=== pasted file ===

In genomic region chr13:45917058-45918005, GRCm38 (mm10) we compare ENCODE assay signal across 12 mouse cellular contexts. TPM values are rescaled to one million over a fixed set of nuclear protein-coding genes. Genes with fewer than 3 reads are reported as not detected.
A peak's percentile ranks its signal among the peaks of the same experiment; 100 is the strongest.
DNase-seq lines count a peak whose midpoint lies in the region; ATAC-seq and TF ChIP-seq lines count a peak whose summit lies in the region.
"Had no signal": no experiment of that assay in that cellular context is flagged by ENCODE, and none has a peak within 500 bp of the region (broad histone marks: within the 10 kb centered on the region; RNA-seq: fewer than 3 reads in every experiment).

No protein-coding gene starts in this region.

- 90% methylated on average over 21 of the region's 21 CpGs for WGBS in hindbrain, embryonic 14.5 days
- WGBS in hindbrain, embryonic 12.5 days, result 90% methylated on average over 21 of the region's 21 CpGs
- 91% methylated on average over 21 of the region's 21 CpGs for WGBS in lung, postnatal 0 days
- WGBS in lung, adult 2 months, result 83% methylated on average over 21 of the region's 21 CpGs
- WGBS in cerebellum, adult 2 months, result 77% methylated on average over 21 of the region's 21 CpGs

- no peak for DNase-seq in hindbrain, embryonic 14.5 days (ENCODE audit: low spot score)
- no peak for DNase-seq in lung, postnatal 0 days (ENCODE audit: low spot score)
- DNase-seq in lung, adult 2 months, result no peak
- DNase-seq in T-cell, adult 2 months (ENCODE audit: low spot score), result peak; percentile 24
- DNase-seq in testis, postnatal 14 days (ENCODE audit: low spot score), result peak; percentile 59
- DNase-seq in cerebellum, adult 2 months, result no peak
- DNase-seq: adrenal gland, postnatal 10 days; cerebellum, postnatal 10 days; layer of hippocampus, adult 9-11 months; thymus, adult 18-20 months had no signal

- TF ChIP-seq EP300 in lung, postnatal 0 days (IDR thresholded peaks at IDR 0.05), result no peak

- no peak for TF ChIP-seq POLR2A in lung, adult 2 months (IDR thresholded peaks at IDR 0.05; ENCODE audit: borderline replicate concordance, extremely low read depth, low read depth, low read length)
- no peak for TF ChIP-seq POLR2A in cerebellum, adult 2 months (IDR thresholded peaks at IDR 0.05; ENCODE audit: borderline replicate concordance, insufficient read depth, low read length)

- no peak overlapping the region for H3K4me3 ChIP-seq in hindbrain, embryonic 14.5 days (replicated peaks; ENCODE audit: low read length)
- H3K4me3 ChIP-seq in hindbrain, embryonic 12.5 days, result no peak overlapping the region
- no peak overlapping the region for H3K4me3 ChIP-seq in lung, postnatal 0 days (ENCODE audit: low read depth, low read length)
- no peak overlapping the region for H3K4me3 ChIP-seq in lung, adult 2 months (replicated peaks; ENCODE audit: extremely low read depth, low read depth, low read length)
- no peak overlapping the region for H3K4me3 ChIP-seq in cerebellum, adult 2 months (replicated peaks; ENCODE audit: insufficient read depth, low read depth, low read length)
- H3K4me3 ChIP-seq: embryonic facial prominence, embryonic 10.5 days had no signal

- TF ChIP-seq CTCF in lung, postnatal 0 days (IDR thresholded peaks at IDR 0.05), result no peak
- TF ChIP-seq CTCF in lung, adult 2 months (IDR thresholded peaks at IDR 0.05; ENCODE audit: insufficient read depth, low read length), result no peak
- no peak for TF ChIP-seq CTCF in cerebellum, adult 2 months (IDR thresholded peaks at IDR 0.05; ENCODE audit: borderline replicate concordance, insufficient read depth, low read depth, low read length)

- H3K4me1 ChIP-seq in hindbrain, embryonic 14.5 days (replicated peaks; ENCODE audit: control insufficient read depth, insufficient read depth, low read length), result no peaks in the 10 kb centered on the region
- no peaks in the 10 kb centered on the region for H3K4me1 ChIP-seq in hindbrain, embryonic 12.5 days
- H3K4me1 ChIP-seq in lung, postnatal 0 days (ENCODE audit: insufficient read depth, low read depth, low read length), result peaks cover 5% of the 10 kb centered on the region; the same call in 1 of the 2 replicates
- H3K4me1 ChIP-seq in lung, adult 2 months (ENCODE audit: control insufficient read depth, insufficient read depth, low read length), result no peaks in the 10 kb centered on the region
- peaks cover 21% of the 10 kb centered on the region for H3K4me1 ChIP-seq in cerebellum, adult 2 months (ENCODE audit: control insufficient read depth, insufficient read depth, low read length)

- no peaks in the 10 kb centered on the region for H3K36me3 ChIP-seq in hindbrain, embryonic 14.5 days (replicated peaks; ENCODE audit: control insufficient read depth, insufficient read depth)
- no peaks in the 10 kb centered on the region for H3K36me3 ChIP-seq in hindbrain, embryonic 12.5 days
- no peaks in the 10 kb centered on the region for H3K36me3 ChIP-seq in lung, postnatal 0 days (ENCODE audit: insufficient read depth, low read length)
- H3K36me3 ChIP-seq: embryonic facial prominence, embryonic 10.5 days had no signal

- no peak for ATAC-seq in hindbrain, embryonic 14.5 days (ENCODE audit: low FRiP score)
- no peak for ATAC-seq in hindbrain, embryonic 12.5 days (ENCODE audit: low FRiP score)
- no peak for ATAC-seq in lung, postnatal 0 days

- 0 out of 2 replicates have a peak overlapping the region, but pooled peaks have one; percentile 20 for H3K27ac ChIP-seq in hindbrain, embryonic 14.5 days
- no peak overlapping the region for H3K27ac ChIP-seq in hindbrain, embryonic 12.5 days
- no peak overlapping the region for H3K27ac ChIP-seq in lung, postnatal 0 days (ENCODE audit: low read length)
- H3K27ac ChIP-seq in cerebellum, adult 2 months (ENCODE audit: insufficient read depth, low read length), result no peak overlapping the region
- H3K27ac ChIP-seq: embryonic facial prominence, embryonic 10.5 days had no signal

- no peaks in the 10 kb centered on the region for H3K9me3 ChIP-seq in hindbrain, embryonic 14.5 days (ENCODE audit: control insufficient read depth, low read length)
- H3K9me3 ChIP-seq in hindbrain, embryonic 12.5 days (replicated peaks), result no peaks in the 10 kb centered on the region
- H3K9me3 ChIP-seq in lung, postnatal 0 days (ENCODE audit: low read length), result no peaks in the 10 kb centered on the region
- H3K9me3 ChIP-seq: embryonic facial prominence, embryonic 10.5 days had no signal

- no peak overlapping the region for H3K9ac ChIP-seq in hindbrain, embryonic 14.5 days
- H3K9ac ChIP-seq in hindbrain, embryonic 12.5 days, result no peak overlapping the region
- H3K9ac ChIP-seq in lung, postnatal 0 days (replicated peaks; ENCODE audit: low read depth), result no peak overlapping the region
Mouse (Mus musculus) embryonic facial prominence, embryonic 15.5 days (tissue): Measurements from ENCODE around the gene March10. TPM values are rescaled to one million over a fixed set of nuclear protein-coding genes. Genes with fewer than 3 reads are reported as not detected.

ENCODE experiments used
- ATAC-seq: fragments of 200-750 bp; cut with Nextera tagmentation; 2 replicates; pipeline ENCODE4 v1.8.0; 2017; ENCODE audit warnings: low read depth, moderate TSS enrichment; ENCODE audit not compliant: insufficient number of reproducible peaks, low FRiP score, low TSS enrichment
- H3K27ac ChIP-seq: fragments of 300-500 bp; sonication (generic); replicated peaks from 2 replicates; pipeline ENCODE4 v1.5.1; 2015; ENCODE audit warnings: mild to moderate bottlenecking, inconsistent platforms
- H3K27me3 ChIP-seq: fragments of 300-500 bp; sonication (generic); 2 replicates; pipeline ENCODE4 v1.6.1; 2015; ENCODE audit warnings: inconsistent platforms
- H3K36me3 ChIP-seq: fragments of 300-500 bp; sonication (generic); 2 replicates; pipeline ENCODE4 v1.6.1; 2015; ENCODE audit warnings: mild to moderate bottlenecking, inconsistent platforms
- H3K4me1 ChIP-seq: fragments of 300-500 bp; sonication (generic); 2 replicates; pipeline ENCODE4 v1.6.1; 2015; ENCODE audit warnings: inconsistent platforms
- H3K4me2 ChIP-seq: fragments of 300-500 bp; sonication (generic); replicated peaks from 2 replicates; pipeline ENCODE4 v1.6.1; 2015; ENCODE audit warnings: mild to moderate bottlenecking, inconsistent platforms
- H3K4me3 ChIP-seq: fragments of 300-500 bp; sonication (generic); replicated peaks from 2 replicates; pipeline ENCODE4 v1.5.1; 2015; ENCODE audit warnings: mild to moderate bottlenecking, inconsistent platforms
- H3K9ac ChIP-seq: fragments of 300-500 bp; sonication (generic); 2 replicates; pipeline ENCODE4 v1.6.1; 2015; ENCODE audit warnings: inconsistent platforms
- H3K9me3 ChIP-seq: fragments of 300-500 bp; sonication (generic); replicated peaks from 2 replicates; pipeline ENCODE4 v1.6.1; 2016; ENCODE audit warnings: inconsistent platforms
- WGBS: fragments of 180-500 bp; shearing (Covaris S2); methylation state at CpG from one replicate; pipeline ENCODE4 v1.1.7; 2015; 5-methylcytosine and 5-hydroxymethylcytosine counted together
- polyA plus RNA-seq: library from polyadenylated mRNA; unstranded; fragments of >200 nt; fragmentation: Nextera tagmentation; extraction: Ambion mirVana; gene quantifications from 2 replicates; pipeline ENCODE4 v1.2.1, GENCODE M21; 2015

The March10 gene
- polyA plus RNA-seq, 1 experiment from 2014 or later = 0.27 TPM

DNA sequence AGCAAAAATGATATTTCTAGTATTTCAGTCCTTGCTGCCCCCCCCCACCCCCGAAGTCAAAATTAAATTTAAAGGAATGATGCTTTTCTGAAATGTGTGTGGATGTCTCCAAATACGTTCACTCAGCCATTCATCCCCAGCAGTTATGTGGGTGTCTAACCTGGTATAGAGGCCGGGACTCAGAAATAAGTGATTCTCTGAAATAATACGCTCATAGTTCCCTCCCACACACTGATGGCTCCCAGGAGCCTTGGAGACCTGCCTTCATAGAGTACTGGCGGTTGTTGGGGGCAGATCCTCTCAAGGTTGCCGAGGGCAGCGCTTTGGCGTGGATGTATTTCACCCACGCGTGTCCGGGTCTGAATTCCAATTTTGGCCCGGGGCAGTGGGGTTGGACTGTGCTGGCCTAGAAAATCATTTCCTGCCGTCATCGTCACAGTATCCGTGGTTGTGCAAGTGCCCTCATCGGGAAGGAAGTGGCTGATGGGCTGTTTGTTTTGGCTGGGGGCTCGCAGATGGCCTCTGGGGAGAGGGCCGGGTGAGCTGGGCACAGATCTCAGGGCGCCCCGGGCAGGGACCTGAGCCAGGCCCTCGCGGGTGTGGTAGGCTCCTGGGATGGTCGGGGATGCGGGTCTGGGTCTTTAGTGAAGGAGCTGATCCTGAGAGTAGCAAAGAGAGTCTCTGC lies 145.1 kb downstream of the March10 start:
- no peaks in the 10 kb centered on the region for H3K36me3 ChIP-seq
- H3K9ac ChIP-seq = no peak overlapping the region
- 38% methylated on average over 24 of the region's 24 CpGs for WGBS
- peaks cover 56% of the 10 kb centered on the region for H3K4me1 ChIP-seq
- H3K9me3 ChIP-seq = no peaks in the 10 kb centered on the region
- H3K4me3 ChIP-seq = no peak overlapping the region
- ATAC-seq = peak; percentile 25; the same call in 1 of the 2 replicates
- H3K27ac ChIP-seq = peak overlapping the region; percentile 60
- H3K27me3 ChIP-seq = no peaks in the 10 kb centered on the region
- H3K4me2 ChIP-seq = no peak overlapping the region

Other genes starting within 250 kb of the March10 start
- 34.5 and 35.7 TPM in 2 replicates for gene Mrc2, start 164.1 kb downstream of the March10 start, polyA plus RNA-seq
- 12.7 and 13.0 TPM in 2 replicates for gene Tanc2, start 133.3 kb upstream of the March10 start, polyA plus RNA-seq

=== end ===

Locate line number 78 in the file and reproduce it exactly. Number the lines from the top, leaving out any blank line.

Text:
- H3K27me3 ChIP-seq = no peaks in the 10 kb centered on the region